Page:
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Students reflect on their experiences finding off-campus housing

February 23, 2021
Photo by Hope Ann Flores | The State News

Bombarded by the continuous mail and flashy promotion posters tacked on bulletin boards, first-year students can feel pressured to make a decision on where to live next year, and for many, waiting until the spring seems impossible.

However, for zoology sophomore Sara Froude, it wasn’t. Froude moved into her apartment at The Lodges in February. 

“Honestly, I was expecting it to be more stressful than it was,” Froude said. “You realize how many options there are once you start to ask around.” 

MSU Community Liaison Suchitra Webster notices the stress to find housing in students throughout the year.

“Students feel a lot of pressure, and a lot of that pressure is driven by one another,” Webster said.

In October, there are many promotional events and leasing weeks for apartment complexes like Chandler Crossings. This pushes people to make decisions quickly about the next year. Many leases are signed almost a year in advance, so students can move in before the fall semester.

“We do get the biggest push of people moving in in the fall,” Grace Corbin, leasing and marketing director at The Village at Chandler Crossings, said. “That’s not saying that you can’t move in immediately in the spring, but we definitely do get the biggest push because we do have a set move-in day that people sign ahead for.” 

The housing fair, run by the MSU Department of Student Life, takes place in October as well. Although it is a helpful resource, Webster said it only adds to the constant promotion to choose off-campus housing quickly for next fall.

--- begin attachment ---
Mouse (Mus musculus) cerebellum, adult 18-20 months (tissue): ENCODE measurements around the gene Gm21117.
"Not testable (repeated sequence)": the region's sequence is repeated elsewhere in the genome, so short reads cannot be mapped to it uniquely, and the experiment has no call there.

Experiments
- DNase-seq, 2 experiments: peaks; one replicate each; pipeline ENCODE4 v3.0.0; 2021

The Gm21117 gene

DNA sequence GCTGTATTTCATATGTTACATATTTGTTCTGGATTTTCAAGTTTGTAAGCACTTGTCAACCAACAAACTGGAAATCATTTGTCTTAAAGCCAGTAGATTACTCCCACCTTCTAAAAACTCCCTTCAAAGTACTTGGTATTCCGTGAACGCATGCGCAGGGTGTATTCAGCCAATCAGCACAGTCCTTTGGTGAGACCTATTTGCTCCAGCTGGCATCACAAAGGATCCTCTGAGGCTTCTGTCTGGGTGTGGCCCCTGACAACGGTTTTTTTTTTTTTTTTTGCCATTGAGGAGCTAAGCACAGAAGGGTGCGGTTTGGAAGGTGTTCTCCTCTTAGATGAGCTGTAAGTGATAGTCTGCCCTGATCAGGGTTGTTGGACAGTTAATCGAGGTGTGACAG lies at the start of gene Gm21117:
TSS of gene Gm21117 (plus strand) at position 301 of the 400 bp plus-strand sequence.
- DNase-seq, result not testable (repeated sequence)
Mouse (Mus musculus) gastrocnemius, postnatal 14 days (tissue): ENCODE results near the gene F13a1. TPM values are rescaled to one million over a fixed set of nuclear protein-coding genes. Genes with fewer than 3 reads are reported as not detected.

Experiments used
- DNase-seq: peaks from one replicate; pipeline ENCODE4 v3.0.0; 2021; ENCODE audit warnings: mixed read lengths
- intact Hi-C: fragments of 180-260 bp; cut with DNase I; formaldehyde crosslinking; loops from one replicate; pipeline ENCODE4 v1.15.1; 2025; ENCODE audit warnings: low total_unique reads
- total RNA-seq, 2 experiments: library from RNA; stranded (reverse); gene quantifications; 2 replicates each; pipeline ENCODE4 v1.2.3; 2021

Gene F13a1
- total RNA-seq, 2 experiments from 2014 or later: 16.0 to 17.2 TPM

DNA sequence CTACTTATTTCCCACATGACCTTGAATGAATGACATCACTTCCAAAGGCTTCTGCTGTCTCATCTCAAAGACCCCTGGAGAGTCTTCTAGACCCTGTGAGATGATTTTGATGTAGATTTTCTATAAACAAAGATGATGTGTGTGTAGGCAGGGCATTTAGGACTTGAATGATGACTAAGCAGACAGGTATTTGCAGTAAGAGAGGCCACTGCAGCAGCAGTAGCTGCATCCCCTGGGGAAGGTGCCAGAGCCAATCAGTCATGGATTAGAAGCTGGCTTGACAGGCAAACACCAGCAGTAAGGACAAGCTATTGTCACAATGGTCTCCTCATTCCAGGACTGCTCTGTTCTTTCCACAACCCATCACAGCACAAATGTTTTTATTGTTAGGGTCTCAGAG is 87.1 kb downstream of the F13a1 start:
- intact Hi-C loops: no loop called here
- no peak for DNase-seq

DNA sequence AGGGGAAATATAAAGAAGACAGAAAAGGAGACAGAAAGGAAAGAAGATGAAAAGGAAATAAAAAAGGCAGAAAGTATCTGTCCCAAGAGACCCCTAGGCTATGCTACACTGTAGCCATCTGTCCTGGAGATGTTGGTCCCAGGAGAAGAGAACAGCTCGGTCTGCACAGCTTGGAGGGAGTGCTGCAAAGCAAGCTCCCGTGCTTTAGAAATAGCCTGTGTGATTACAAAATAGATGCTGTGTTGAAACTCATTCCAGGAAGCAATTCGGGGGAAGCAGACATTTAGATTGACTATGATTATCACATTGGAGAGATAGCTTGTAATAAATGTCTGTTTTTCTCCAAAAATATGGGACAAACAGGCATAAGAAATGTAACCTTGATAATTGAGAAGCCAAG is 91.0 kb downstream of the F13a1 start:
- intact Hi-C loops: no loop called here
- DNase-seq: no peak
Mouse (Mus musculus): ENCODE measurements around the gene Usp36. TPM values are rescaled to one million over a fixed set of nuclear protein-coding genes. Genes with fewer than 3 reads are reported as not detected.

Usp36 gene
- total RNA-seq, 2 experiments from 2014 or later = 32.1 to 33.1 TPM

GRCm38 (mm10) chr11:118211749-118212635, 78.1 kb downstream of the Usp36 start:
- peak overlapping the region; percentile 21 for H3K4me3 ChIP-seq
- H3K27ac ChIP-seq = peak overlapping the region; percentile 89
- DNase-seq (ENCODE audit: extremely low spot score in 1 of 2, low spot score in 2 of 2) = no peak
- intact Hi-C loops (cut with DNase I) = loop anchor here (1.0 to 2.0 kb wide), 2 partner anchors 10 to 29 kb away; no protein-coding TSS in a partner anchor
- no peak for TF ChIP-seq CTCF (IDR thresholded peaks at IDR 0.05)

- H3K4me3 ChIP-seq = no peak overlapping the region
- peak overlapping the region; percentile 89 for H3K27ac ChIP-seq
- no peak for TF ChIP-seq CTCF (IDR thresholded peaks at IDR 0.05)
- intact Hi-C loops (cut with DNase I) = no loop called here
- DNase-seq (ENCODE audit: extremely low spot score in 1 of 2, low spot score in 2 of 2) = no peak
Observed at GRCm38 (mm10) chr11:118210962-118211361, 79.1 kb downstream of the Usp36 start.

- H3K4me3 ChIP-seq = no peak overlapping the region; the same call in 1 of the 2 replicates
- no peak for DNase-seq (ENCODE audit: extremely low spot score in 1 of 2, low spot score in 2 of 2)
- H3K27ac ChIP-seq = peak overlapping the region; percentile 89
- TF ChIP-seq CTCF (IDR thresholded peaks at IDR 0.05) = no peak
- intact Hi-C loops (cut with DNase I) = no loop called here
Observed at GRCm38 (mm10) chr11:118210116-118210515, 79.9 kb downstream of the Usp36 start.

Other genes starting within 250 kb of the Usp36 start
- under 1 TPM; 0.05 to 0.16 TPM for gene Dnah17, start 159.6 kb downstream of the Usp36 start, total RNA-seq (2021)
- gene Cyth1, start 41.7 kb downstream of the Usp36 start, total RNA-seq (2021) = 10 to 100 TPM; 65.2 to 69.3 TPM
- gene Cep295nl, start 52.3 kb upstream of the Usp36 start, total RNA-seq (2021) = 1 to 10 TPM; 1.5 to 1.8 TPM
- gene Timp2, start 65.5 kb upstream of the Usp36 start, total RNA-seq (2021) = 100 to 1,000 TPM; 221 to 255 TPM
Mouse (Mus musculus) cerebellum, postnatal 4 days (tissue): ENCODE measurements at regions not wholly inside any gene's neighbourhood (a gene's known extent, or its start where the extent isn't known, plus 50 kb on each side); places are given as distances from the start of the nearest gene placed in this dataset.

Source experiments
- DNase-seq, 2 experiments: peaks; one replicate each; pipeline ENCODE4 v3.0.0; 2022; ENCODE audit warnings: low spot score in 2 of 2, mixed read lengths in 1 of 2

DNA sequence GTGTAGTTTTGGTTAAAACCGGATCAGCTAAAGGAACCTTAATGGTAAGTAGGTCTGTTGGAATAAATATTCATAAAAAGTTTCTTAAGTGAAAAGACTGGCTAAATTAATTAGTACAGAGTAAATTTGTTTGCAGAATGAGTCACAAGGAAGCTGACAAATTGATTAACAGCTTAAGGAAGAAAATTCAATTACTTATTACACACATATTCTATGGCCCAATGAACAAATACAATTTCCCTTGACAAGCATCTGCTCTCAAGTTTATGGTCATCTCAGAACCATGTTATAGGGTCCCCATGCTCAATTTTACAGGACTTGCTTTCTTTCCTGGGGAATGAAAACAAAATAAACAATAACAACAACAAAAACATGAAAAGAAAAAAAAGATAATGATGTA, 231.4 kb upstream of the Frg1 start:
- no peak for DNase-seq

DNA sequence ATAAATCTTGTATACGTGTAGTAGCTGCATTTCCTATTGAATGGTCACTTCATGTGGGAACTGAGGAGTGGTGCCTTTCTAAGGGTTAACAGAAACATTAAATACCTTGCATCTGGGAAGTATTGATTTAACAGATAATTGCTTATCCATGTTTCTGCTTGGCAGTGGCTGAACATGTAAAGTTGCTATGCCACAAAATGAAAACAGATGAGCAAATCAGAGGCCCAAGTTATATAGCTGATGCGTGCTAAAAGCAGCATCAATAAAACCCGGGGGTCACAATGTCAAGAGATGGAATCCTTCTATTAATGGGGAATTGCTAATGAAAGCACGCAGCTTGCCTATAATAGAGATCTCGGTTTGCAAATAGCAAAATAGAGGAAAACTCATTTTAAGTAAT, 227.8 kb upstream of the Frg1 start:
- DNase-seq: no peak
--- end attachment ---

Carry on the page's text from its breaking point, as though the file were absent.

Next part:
“By the time the housing fair happens, there’s some sort of fervor and intensity around finding a place to live,” Webster said. “I just always, always, always caution students and remind them 'you’re in the driver’s seat.'"

Froude lived with her family during the fall semester but wanted to move out in the spring after rushing Sigma Kappa. The Lodges ran a half-off special for the residents’ first month. After getting advice from her dad, she was able to negotiate a shortened contract and moved into one of the empty units.

“With some back and forth emailing with the leasing office, they actually did work out a contract where I moved in the beginning of this month, in February, and my lease is up at the end of May,” Froude said. “It was honestly perfect because now I don’t have to get stuck in the summer trying to sublease out to someone.” 

To alleviate some of the students’ stress, Webster advises students to take the time they need to consider all of their options when it comes to payment, transportation, utilities and amenities. 

Froude is glad she took her time because at The Lodges, she is able to use amenities like the gym and hot tub.

“I love living here,” Froude said. “I wouldn’t have chosen any other way or anything else. I’m glad I looked through all of my options and ended up here.” 

She encourages other students to ask questions and negotiate like she did.

“Don’t be afraid to ask for what you want or be willing to negotiate because it is kind of scary when you’re talking to professionals,” Froude said. “If you’re persistent and polite about it, I feel like they’re always willing to work it out because nothing’s really set in stone until you have your actual lease.”

To secure housing during the semester they prefer, Corbin encourages students to reach out and ask about all of their options.

“Especially with the Chandler properties we have such a huge community,” Corbin said. “We have so many buildings. We have so many different floor plans, so many different options. If you are worried that you can’t find housing in the springtime or if you haven’t signed a lease and you’re looking in a later season, it’s definitely worth asking.”